Please ensure Javascript is enabled for purposes of website accessibility

We are now many months into the pandemic, and we still have more questions than answers on both prevention and treatment. We know that social distancing, masks, and hand washing/hand sanitizer are the first line of defense against the virus. We have seen the preliminary data on a variety of interventions and medications that may aid physicians in the fight against the illness once a patient contracts the virus. We all hope for a vaccine (and soon!). But what can we do on an everyday basis to help support our immune systems? There are basic nutritional approaches and supplements we can take to support immune resiliencethat can also protect us against the respiratory infections, including colds and flus, that the upcoming season brings: 

  1. Get enough rest. Ideally obtain 7-9 hours of sleep per night. It is critical that your sleep be of good quality (tossing and turning and laying awake much of the night will not give your body the rest it needs). Your body renews and regenerates during sleep. If you only do one thing on this list, getting enough rest is the top priority! 
  2. Drink adequate water throughout the day. Your body needs at least half of your body weight in ounces per day to function optimally (So a 140 lb person needs 7140 ounces of water per day-should be 70 ounces). Hydration can be accomplished using plain or sparkling water, foods that contain a lot of water (watermelon, cucumber, celery), as well as soups and broths. Even teas and coffee can provide hydration, although caffeine is also a diuretic, so too much caffeine starts to rob your body of waterBeing well hydrated keeps the mucus membranes in your nasal passages moist, aiding in the prevention of viral adhesion.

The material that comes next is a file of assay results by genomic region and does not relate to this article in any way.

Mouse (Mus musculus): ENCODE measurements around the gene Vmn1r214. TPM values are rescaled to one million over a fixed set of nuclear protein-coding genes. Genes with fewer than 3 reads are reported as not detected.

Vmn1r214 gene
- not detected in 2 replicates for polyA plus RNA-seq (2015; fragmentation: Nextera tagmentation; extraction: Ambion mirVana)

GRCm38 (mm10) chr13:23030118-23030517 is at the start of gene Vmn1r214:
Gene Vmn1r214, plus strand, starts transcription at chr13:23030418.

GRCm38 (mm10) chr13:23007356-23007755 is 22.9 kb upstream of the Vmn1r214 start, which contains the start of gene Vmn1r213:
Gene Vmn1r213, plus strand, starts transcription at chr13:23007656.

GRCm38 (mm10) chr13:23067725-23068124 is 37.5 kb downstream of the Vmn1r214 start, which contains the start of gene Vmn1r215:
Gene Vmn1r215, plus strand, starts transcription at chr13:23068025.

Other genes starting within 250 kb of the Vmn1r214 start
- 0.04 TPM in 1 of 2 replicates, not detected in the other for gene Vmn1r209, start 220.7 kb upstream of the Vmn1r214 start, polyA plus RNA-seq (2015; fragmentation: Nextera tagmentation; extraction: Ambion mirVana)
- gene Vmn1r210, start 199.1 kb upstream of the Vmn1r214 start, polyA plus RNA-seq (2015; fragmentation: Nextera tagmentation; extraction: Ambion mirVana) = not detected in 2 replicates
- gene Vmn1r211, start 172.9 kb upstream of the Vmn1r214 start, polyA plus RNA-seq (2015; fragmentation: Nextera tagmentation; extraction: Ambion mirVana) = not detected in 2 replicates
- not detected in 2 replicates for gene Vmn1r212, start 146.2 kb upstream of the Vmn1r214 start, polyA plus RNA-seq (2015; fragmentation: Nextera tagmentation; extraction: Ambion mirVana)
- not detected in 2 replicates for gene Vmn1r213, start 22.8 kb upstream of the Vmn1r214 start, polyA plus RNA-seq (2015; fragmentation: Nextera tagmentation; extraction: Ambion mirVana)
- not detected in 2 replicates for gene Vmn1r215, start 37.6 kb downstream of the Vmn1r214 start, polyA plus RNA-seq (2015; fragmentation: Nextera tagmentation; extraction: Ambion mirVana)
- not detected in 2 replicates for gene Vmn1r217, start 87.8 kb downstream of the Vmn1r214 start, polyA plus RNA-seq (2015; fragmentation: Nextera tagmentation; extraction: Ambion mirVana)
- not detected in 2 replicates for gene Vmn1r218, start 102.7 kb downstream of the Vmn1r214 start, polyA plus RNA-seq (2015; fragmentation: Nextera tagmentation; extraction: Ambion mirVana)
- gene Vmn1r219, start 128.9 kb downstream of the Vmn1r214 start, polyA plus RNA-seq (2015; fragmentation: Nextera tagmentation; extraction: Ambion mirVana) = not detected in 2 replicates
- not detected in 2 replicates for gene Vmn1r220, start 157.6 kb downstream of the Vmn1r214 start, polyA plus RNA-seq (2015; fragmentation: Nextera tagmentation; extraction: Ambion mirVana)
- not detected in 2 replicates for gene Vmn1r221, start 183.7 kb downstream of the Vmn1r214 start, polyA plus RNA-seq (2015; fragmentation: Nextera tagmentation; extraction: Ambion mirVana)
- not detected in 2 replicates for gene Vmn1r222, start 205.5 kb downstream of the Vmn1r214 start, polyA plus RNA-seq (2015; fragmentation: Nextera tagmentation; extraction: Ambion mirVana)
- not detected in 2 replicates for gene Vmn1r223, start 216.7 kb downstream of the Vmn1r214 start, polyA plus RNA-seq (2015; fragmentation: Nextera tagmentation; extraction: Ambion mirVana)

3. Eat well. A diet rich in vegetables, fruits, legumes/beans, whole grains, healthy fats such as olive oil and avocado, and lean meat and fish provide the cellular building blocks that are the foundation of good health and immune function. Eating phytonutrients from plant foods support immune function and protein is a critical element to a healthy immune system as well.  
  4. Move your body every day. We know that exercise is correlated with better immune function. Engage in physical activities that are readily available to you that you can fit into your schedule – go for a quick walk several times a day, dance, bike, practice a sport with your kids. 
  5. Manage stress. But do it in in ways besides over consumption of alcohol, social media, or watching too much Netflix. Instead – talk to a friend, go for a walk, do an activity that you enjoy. Try closing your eyes, putting one hand on your heart and one hand on your belly, and doing slow, deep breathing for five minutes.  
  6. Vitamin D. Consider having your vitamin D level checked and supplementing as needed. Vitamin D supports overall immune function and may also reduce the risk of influenza and other viral infectionsReview the article “Evidence that Vitamin D Supplementation Could Reduce Risk of Influenza and COVID-19 Infections and Deaths” published in Nutrients. 2020 Apr; 12(4): 988. Full Text Article
  7. Zinc. Consider taking Zinc supplement. Zinc plays a strong role in immunity. For more informationThe Potential Impact of Zinc Supplementation on COVID-19 Pathogenesis published in Frontiers in Immunology. 2020; 11: 1712. Full Text Article

Order Vitamin D and Zinc from our Fullscript store today!

Contact us if you would like an individualized assessment of your immune status and for specific information about customized strategies to improve your overall immune resilience and health.  

As always, take good care of yourself,  

Shauna M. Birdsall, ND, FABNO 
Naturopathic Doctor  
Co-founder, Resilience Health, LLC 

Disclaimer: The information contained in this blog is intended to provide general education only and may or may not apply to your individual health circumstances. Please seek out advice from a healthcare provider or schedule a consultation for specific information related to your individual needs.

Disclaimer: The information contained on this website is intended to be for general educational and informational purposes only. These statements have not been evaluated by the Food and Drug Administration, and are not intended to diagnose, treat, cure, or prevent any disease. Please see your healthcare provider or schedule a consultation for specific guidance for your individual health circumstances. We advise all who are interested in natural health consultations to maintain a primary care physician or other licensed medical provider.